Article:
But maybe the genre doesn’t need upending. The Swapper is the latest game to make the most of a maturing genre by combining accessible smarts, meaty puzzles, and beautiful atmosphere. For a game all about duplicates, this one retains its own identity.

Read 13 remaining paragraphs | Comments

Geillermo del Toro’s “Pacific Rim” movie gets monster Kaiju teaser gallery

This week the folks responsible for promoting the upcoming film Pacific Rim have done a bit of spilling from behind the scenes as well as right up in front of the cameras. What you’re about to see is this film’s essence, with several characters wearing futuristic space suits doing battle with monster beasts from the sea. This upcoming film event is being directed by Guillermo del Toro and will appearing in both 2D and 3D as soon as July 12th.


The movie will be rated PG-13, which is a bummer for those of you wishing to see Dredd-style massacres, beast style, but the action within should settle stomaches nonetheless. The images pushed today show Halo-style suits, mech battles, and machines so big they could pinch a helicopter.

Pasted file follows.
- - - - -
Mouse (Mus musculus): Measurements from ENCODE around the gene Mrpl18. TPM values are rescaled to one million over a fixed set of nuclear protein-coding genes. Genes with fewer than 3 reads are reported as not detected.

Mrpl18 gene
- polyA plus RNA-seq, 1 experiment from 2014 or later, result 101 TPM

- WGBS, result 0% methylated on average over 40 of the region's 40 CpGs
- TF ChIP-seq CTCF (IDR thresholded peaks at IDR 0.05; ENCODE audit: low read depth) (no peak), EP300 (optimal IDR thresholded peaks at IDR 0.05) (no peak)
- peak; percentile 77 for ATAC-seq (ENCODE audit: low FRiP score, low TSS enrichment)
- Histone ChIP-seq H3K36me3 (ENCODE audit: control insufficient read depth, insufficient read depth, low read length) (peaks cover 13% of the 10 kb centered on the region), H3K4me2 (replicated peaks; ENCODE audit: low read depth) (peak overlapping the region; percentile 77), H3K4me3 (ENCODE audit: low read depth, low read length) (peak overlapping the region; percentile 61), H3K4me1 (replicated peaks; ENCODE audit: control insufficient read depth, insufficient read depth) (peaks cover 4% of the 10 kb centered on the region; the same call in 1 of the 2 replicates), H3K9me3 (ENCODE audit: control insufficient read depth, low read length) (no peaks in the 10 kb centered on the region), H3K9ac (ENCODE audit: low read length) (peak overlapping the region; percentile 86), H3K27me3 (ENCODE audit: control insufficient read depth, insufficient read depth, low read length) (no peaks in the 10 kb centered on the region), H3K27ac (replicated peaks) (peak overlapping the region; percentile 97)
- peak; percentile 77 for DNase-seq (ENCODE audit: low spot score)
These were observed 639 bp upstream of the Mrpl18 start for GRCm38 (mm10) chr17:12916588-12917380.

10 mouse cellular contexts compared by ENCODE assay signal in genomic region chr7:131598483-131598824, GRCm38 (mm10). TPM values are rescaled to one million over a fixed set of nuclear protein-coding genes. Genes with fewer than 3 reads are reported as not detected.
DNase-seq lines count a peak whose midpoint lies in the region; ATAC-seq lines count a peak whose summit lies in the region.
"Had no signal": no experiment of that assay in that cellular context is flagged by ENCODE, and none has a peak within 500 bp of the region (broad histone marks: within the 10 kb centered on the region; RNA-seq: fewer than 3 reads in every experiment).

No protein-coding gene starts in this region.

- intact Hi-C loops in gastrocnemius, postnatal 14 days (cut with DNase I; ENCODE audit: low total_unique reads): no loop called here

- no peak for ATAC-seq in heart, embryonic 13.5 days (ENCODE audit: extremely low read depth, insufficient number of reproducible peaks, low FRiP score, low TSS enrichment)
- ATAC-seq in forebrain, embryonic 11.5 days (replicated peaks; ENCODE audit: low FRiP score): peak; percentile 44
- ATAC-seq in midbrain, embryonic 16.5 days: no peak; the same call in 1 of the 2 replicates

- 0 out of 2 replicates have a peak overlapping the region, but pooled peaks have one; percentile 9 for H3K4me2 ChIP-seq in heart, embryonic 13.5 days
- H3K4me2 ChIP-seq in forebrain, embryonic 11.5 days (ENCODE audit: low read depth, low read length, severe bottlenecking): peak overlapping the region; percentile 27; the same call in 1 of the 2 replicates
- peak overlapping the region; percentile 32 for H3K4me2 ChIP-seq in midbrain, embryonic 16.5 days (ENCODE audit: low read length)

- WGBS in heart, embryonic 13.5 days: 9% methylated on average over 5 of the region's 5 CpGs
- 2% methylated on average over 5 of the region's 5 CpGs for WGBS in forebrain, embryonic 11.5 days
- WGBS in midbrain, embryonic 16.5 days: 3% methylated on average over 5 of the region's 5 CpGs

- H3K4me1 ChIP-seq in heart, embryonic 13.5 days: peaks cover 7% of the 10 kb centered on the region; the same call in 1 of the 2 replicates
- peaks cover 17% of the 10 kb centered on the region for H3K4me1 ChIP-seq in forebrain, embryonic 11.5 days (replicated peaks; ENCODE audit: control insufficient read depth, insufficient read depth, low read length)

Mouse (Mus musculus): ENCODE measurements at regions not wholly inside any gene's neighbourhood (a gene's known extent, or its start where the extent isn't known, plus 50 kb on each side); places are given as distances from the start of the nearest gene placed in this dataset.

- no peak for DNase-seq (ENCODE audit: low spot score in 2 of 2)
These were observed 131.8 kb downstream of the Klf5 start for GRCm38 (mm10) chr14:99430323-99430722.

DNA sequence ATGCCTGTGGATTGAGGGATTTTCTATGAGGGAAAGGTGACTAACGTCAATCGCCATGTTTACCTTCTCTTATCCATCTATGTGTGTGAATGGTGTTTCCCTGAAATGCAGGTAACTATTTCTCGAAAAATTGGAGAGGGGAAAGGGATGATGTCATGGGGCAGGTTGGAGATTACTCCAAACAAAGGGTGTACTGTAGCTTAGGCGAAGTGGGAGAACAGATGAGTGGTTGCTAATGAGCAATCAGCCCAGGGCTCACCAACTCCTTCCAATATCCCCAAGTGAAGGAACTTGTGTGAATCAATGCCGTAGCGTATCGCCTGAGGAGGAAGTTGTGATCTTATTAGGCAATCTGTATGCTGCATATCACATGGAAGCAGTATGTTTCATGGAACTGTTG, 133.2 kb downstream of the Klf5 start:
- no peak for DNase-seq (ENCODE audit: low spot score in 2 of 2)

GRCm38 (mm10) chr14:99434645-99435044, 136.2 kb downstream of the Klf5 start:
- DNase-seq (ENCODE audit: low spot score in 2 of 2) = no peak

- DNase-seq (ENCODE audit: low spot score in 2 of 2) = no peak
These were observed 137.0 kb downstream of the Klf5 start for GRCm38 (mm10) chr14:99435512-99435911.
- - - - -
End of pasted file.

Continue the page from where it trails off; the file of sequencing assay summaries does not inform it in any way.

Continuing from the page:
While it’s obvious this movie won’t be entirely serious – we’re talking about massive Japanese creatures from the ocean, after all – it’s sure to be a hoot. In one image you’ll see some Sin City-style mixes of comic-style environment with live-action humans in the center, while in another shows lightening cracking from the sky when the first whale-beast approaches.


This film is coming in with a plot that’s about as thick as the budget is sure to be, starting with a war with “legions” of monsters called Kaiju rising from the sea and the humans meant to protect us fighting them off with tower-sized robots called Jaegers.

With a completely strange combination of actors from Charlie Day (from It’s Always Sunny in Philadelphia) to Ron Perlman and back to Idris Elba and Rinko Kikuchi, there’s more than a little chance that this film will be a cult classic. This film is being released by Warner Bros. Pictures and will be coming to 2D, 3D, and IMAX theaters near you.

VIA: Coming Soon
SOURCE: Variety